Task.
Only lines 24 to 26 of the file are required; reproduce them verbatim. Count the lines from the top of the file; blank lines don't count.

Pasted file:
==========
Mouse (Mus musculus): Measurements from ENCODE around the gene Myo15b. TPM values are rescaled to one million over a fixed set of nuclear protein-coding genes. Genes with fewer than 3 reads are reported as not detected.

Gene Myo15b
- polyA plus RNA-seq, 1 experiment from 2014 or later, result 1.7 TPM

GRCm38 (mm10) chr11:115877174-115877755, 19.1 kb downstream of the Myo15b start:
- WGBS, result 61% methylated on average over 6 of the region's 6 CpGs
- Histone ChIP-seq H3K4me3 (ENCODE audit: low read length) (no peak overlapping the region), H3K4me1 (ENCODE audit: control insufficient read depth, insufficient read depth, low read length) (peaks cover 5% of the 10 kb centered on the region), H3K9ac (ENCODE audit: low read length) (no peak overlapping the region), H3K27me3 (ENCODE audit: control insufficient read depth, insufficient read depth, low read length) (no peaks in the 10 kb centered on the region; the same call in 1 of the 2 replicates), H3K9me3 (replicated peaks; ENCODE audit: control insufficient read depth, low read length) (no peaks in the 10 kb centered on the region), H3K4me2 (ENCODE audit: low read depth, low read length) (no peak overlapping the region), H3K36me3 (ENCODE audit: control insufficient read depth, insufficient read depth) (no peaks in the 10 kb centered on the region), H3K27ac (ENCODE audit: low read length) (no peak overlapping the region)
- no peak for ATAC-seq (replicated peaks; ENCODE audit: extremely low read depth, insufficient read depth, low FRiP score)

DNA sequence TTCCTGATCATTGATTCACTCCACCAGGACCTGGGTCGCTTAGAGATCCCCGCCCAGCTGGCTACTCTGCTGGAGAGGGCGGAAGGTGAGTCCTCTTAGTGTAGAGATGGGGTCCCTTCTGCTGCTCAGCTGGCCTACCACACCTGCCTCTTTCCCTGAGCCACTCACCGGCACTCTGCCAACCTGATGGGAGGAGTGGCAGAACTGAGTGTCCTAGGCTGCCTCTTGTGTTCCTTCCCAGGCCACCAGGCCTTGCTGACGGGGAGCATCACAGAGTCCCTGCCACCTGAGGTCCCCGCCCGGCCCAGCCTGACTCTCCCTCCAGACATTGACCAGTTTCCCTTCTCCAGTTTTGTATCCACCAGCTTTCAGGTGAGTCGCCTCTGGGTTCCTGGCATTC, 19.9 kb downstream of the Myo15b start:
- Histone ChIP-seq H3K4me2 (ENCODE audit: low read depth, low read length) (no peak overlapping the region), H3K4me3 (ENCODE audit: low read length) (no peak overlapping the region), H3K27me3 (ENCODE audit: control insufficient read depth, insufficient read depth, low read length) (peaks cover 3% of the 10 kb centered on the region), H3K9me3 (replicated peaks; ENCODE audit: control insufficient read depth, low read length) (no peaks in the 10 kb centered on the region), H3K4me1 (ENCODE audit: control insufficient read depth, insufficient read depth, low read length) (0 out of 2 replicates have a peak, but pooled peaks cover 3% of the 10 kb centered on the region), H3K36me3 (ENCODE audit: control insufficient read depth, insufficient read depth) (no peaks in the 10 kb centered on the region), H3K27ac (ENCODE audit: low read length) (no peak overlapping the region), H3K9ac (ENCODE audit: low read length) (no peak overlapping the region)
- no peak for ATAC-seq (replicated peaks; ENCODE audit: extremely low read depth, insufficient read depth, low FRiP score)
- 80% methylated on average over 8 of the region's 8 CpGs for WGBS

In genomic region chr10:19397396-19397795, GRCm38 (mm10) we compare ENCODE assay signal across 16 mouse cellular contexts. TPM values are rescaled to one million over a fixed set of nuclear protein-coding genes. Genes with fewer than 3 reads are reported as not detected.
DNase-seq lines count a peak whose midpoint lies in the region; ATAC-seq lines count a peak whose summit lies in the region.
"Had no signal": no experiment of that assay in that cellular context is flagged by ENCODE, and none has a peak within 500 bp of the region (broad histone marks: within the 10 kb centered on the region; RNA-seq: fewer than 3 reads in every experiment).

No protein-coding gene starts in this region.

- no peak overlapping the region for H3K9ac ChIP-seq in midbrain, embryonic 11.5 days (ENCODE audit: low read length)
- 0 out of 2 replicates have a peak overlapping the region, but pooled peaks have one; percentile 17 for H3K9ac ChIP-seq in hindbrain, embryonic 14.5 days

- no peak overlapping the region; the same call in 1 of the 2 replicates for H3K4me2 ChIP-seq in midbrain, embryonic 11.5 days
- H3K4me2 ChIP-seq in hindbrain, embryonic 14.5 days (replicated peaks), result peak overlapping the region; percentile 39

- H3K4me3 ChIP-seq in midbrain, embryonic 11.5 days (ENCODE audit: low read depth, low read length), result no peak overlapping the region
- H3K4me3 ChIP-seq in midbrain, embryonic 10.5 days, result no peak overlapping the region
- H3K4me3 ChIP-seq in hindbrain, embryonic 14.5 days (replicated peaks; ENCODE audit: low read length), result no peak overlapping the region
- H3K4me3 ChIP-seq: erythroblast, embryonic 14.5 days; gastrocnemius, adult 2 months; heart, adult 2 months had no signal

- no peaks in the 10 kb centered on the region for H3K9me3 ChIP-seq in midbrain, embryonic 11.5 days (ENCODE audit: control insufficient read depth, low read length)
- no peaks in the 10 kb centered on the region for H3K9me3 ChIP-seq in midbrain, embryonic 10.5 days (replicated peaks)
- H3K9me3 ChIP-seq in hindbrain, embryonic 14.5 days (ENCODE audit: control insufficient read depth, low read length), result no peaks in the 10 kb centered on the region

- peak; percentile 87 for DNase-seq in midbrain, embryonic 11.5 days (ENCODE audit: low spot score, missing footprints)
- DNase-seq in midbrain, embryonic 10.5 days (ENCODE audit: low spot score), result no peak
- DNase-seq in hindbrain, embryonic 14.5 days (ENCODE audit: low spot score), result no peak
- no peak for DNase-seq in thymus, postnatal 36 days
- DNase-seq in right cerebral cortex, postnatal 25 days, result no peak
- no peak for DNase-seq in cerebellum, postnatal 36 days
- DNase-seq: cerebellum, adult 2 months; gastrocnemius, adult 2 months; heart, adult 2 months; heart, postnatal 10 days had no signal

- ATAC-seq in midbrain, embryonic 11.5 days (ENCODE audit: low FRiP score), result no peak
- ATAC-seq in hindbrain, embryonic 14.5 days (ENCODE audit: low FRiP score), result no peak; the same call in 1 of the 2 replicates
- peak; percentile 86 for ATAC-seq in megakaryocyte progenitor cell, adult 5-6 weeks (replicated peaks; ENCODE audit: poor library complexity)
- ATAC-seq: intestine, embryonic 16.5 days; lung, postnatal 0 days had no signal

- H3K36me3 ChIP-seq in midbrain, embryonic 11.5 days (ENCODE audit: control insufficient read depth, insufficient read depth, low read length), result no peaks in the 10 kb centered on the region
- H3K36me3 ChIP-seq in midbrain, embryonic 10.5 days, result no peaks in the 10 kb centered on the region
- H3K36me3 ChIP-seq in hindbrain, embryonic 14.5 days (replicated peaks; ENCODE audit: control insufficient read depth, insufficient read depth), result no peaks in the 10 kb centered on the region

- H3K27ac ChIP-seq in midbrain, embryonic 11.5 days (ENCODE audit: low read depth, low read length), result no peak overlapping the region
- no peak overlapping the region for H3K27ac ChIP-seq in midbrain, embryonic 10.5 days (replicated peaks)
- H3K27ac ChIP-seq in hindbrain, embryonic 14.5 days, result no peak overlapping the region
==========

- no peaks in the 10 kb centered on the region for H3K9me3 ChIP-seq in midbrain, embryonic 11.5 days (ENCODE audit: control insufficient read depth, low read length)
- no peaks in the 10 kb centered on the region for H3K9me3 ChIP-seq in midbrain, embryonic 10.5 days (replicated peaks)
- H3K9me3 ChIP-seq in hindbrain, embryonic 14.5 days (ENCODE audit: control insufficient read depth, low read length), result no peaks in the 10 kb centered on the region